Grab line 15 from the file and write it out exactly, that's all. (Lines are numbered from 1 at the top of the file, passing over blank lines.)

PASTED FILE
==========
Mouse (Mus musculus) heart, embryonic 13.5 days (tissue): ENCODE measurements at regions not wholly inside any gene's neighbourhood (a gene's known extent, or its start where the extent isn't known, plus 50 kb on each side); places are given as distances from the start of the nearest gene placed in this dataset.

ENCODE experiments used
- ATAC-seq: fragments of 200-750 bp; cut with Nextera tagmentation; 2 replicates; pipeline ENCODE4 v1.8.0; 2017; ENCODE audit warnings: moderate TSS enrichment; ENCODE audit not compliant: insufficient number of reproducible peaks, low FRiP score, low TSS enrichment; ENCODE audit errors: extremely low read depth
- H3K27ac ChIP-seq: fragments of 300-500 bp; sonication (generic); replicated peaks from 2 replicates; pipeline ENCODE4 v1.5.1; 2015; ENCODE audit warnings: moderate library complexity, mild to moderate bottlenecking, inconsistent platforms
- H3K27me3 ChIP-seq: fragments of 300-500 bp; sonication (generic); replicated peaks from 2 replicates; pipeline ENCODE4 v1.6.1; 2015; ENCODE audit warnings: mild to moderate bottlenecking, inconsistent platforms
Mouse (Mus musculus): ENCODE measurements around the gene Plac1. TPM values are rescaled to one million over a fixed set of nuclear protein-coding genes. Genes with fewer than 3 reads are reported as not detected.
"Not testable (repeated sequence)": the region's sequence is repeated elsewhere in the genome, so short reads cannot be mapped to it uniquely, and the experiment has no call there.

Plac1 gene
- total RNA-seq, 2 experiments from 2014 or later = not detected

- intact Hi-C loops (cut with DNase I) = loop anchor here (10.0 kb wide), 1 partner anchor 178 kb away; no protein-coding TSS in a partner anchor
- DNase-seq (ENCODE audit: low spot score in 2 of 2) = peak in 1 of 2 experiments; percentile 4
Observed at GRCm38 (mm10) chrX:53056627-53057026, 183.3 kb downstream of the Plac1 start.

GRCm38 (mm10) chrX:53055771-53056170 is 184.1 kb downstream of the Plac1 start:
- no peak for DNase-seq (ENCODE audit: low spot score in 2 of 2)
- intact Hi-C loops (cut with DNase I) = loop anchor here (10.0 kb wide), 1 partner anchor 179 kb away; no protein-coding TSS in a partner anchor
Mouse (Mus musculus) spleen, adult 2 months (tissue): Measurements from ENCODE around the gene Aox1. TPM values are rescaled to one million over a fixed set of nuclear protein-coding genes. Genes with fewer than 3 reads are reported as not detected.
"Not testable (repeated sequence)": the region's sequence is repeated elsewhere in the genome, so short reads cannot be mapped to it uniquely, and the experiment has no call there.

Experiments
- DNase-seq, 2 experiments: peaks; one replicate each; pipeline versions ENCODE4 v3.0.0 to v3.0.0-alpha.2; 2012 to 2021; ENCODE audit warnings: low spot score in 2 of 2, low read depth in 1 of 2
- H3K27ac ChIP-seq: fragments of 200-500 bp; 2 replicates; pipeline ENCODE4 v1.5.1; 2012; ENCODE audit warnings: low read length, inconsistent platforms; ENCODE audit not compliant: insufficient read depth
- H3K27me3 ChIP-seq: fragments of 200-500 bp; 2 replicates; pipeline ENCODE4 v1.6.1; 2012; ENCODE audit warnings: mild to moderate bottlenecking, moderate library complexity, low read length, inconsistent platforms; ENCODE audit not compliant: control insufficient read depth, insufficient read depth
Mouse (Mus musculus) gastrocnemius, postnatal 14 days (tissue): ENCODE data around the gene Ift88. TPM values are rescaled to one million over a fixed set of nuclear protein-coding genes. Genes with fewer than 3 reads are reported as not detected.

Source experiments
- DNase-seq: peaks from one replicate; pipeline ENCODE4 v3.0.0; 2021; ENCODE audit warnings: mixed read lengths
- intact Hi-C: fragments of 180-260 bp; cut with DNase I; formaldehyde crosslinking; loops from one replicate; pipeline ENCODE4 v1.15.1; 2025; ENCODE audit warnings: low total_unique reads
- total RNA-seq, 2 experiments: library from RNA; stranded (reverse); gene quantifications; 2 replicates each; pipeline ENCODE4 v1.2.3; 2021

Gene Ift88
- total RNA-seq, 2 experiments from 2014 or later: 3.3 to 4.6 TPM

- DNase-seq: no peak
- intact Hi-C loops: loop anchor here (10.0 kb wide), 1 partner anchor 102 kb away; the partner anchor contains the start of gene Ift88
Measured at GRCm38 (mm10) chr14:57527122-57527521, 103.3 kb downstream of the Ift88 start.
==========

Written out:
- intact Hi-C loops (cut with DNase I) = loop anchor here (10.0 kb wide), 1 partner anchor 179 kb away; no protein-coding TSS in a partner anchor